From Iceland — Volcano Surprises Again: New Crater Forming

Volcano Surprises Again: New Crater Forming

Published August 17, 2021

Valur Grettisson
Photo by
Art Bicnick

It’s official. The volcano at Geldingadalir is proving to be one of the most versatile to erupt in Iceland over the past few decades—even centuries—with a new crater forming just south of the one known as Number Five.

There was news about a possible new crater last week, but the appearance of this new fissure was not confirmed until this week. The crater is growing every day; it is now visible to people hiking to view the volcano, and is almost as high as Number Five.

The volcano has transformed many times since it first erupted on March 19th. At first, there was one big crater with two visible fissures, called Southie and Northie. Later as many as eight new fissures opened up until Number Five stood alone, and formed what was referred to as a fire geyser. Since May there has only been one fissure, which could indicate that the volcano has not yet found its final form in this incredible ever-changing event.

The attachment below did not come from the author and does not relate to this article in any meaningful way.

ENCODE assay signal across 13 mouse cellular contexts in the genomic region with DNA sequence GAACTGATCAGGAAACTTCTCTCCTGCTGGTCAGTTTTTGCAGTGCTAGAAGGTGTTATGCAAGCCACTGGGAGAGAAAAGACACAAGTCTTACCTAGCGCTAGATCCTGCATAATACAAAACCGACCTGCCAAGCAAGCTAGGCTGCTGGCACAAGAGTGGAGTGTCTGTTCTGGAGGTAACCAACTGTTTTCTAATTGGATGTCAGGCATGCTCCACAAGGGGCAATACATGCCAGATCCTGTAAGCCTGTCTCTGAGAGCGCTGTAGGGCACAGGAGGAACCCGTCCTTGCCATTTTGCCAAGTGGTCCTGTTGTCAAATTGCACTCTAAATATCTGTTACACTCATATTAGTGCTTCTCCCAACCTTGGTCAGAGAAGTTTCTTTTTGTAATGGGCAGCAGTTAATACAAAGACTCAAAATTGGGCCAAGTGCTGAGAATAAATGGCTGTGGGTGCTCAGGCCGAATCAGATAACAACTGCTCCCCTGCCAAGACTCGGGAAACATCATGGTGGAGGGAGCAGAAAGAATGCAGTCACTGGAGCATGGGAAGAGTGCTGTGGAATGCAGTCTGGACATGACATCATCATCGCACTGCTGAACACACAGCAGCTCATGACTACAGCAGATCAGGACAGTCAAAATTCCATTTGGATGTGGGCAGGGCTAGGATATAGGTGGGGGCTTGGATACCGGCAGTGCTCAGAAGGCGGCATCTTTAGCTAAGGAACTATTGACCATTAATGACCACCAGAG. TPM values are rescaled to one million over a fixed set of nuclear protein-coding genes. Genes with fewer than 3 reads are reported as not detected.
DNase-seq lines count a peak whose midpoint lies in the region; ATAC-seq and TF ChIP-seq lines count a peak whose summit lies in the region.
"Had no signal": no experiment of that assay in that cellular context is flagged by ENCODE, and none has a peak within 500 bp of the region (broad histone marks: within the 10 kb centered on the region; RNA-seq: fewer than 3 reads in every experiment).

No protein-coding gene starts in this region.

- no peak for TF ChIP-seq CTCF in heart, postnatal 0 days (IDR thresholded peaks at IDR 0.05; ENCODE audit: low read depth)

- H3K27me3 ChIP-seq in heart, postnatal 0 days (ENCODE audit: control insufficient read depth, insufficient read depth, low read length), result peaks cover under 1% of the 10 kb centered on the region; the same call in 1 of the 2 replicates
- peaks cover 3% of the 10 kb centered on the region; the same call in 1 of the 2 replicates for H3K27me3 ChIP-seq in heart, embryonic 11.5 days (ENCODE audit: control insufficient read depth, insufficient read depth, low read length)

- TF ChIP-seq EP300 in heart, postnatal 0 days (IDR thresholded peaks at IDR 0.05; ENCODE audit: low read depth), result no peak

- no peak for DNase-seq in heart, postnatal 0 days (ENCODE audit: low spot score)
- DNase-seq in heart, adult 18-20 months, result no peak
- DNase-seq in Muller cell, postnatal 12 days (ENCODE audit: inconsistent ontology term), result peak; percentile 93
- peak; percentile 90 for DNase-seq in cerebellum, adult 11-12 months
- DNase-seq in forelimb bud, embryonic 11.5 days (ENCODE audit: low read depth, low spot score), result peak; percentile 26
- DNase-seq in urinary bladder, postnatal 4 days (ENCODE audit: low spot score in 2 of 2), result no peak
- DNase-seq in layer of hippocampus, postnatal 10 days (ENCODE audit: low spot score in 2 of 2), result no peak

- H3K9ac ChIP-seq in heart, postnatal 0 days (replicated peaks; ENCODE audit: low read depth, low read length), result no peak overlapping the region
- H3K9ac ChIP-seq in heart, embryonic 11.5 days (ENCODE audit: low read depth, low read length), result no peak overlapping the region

There have been signs of decline at the volcano, and scientists have said that its odd rhythm could signify the beginning of the end of the eruption. The volcano has taken breaks for hours—even days—and then erupted again. Effusions have been steady the last few days, as has the production of lava at around 11 to 12 cubic metres per second, (according to geologists at the Iceland Meteorological Office).

This steady activity has taken scientists by surprise, and they now say that it’s purely guesswork as to when the volcano will stop.

It’s estimated that more than 200,000 people have visited the volcano since it started erupting.

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